It’s not surprising that the Narnia actress was somewhat of a muse for the late David Bowie and has become an icon for others who don’t want to adhere to society’s conventions. Whether that’s challenging the definitions of gender or just proudly marching to the beat of your own drum, Swinton says it means “one can travel light” in this life.

“We’re encouraged by society to constantly carry society’s projections of us,” she notes, with a heavy sigh. “Oh, I’m a woman therefore I must be this, therefore I must dress like this, therefore I must think this, therefore I must behave this way, therefore I must live this way. Or oh I’m a man, therefore this means I have to look this, therefore I have to do this with my life, therefore I had to have this attitude or oh I’m gay, this means I have to do this, that or the other… That feels like a misunderstanding of what life is, really.

“It’s not about carrying these perceptions and projections. It’s about finding your own path and being as easy and happy as you can be while on the earth. It’s about ease and lightness and flexibility so one can make all sorts of choices and touch all kinds of existence.”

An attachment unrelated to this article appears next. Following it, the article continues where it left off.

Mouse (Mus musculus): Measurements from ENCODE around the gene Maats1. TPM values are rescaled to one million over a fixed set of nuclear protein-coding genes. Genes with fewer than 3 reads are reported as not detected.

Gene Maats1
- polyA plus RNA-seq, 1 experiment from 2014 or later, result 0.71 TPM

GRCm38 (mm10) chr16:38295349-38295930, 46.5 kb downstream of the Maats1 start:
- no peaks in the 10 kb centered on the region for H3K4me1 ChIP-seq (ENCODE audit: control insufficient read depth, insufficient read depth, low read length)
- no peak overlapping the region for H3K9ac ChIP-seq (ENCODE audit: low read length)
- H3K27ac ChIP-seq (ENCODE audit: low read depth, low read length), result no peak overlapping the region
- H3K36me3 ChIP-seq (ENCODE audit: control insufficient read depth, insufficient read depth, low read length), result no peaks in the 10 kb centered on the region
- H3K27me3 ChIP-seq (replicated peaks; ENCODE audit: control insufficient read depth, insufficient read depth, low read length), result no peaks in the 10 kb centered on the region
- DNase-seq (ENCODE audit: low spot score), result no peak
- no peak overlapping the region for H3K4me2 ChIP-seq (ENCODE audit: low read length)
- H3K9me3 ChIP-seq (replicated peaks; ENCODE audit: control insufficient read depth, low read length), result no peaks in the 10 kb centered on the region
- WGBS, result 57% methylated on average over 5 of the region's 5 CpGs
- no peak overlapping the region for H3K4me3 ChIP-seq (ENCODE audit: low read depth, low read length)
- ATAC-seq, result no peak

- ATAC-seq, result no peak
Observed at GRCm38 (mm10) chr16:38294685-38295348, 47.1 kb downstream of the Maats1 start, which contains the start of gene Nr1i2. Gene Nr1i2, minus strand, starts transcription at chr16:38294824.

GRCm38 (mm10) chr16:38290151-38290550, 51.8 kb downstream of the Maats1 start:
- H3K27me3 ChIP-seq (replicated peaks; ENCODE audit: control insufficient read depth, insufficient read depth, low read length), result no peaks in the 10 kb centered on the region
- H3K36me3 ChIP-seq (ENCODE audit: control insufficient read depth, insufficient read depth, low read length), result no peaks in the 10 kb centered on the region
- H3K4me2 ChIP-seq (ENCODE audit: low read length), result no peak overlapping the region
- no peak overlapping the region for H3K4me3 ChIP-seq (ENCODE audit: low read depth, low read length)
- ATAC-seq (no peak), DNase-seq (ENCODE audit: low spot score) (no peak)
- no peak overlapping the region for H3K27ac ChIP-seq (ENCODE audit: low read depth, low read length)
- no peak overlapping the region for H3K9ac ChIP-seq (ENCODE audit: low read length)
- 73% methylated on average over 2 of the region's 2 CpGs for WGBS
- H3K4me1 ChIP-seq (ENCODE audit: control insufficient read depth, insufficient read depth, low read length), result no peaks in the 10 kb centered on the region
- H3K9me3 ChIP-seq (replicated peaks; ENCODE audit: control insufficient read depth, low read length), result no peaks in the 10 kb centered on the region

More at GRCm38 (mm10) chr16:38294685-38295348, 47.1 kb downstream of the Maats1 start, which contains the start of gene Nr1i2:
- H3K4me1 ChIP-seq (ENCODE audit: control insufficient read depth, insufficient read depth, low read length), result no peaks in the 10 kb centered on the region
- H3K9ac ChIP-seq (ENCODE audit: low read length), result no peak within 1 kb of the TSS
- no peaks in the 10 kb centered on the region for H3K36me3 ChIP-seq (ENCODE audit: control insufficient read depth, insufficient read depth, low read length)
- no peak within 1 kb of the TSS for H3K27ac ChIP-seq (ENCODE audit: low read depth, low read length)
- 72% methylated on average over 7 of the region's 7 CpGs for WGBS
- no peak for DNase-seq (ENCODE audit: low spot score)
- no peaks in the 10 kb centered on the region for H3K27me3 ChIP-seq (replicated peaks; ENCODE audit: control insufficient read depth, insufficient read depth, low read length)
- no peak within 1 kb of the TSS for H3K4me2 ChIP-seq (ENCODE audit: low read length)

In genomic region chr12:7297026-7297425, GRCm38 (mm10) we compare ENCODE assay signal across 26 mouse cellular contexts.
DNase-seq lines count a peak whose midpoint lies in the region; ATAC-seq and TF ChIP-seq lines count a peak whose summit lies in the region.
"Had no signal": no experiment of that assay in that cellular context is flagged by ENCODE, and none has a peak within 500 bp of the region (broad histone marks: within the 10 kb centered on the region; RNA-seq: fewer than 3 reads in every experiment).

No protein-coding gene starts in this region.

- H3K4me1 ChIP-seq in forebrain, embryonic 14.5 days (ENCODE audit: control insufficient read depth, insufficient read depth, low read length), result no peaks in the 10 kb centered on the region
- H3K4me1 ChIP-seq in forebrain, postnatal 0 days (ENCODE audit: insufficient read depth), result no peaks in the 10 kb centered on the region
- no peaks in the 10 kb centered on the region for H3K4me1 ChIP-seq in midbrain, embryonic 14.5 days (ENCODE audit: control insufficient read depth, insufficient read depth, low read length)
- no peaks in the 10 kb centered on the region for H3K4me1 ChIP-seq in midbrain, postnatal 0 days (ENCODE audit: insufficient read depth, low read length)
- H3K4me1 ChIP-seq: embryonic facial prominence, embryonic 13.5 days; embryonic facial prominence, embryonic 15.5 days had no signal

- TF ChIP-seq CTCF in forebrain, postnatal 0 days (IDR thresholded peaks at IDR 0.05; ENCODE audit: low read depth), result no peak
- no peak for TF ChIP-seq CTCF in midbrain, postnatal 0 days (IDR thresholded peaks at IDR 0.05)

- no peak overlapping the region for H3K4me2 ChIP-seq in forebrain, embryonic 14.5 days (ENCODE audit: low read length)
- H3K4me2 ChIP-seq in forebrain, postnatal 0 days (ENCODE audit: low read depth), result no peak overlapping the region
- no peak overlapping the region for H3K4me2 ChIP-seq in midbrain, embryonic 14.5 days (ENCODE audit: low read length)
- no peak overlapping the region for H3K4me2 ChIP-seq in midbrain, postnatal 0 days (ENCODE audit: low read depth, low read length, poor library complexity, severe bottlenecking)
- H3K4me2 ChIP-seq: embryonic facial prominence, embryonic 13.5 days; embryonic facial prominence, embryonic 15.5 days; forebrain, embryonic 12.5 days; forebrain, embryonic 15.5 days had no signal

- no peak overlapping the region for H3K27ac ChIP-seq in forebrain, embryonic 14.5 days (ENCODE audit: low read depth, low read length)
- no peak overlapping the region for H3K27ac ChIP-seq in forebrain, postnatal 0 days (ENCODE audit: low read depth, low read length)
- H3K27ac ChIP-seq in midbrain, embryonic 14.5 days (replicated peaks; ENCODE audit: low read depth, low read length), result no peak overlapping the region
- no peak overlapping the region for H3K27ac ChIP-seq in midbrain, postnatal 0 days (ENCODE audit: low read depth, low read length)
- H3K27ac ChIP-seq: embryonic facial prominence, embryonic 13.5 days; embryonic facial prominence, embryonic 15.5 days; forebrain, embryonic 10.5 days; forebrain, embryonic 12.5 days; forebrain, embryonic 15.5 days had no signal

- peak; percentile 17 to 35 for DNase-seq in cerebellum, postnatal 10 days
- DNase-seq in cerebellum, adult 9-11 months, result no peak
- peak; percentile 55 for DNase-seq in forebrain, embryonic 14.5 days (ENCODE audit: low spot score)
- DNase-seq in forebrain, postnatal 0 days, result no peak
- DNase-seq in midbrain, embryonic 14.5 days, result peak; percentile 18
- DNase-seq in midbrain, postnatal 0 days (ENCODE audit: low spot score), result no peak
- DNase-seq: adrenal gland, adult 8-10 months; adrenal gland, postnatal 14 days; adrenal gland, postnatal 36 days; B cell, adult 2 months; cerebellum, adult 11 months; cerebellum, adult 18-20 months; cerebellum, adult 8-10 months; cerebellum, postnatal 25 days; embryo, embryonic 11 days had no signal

Never Underestimate Fun

“I don’t know about wisdom,” says Swinton, when asked about what wisdom she has garnered from navigating numerous creative fields with unrelenting bravery and scope. “I’ve certainly had a lot of fun and I continue to have fun.

“I’ve always pitched myself as having a good time. I believe certainly for me, that’s where it’s at. I want to be happy, I have no interest in being miserable. That’s my modus operandi: I just look for the nicest people to hang out with. To make work with your friends is the highest luxury, in my opinion.”

Doctor Strange is out in cinemas October 26.

Maria Lewis is a journalist on The Feed SBS and author of the Who’s Afraid? novel series available worldwide. She’s also the co-host and producer of the Eff Yeah Film & Feminism podcast.